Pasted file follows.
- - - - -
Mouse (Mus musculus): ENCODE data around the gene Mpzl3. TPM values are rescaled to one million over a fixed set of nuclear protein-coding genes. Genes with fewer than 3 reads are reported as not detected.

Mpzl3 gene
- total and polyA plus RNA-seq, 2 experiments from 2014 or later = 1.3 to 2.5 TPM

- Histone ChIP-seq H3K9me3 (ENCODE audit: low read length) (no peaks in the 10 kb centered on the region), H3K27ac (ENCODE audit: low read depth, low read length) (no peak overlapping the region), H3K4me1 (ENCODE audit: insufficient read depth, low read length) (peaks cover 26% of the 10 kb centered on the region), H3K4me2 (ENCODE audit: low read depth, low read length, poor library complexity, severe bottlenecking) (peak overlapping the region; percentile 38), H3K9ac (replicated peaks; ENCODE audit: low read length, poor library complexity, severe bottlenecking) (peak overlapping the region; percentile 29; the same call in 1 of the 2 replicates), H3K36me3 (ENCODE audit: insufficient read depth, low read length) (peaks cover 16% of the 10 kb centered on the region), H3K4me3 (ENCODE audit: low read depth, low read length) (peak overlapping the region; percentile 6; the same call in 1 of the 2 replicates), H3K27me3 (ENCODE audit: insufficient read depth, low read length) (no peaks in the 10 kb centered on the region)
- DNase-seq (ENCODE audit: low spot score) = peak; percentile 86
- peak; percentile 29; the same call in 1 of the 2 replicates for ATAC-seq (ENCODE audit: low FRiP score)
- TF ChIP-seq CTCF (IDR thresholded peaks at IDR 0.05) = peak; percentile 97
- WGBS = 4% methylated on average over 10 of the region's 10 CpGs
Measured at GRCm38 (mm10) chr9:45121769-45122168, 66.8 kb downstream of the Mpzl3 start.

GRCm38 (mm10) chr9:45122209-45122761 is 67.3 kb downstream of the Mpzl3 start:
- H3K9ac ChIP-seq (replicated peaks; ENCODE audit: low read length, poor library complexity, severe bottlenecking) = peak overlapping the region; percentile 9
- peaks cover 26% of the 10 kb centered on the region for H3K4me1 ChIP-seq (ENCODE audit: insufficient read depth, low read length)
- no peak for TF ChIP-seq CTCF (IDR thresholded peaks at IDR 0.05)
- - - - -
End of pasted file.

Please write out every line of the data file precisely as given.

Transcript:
Mouse (Mus musculus): ENCODE data around the gene Mpzl3. TPM values are rescaled to one million over a fixed set of nuclear protein-coding genes. Genes with fewer than 3 reads are reported as not detected.

Mpzl3 gene
- total and polyA plus RNA-seq, 2 experiments from 2014 or later = 1.3 to 2.5 TPM

- Histone ChIP-seq H3K9me3 (ENCODE audit: low read length) (no peaks in the 10 kb centered on the region), H3K27ac (ENCODE audit: low read depth, low read length) (no peak overlapping the region), H3K4me1 (ENCODE audit: insufficient read depth, low read length) (peaks cover 26% of the 10 kb centered on the region), H3K4me2 (ENCODE audit: low read depth, low read length, poor library complexity, severe bottlenecking) (peak overlapping the region; percentile 38), H3K9ac (replicated peaks; ENCODE audit: low read length, poor library complexity, severe bottlenecking) (peak overlapping the region; percentile 29; the same call in 1 of the 2 replicates), H3K36me3 (ENCODE audit: insufficient read depth, low read length) (peaks cover 16% of the 10 kb centered on the region), H3K4me3 (ENCODE audit: low read depth, low read length) (peak overlapping the region; percentile 6; the same call in 1 of the 2 replicates), H3K27me3 (ENCODE audit: insufficient read depth, low read length) (no peaks in the 10 kb centered on the region)
- DNase-seq (ENCODE audit: low spot score) = peak; percentile 86
- peak; percentile 29; the same call in 1 of the 2 replicates for ATAC-seq (ENCODE audit: low FRiP score)
- TF ChIP-seq CTCF (IDR thresholded peaks at IDR 0.05) = peak; percentile 97
- WGBS = 4% methylated on average over 10 of the region's 10 CpGs
Measured at GRCm38 (mm10) chr9:45121769-45122168, 66.8 kb downstream of the Mpzl3 start.

GRCm38 (mm10) chr9:45122209-45122761 is 67.3 kb downstream of the Mpzl3 start:
- H3K9ac ChIP-seq (replicated peaks; ENCODE audit: low read length, poor library complexity, severe bottlenecking) = peak overlapping the region; percentile 9
- peaks cover 26% of the 10 kb centered on the region for H3K4me1 ChIP-seq (ENCODE audit: insufficient read depth, low read length)
- no peak for TF ChIP-seq CTCF (IDR thresholded peaks at IDR 0.05)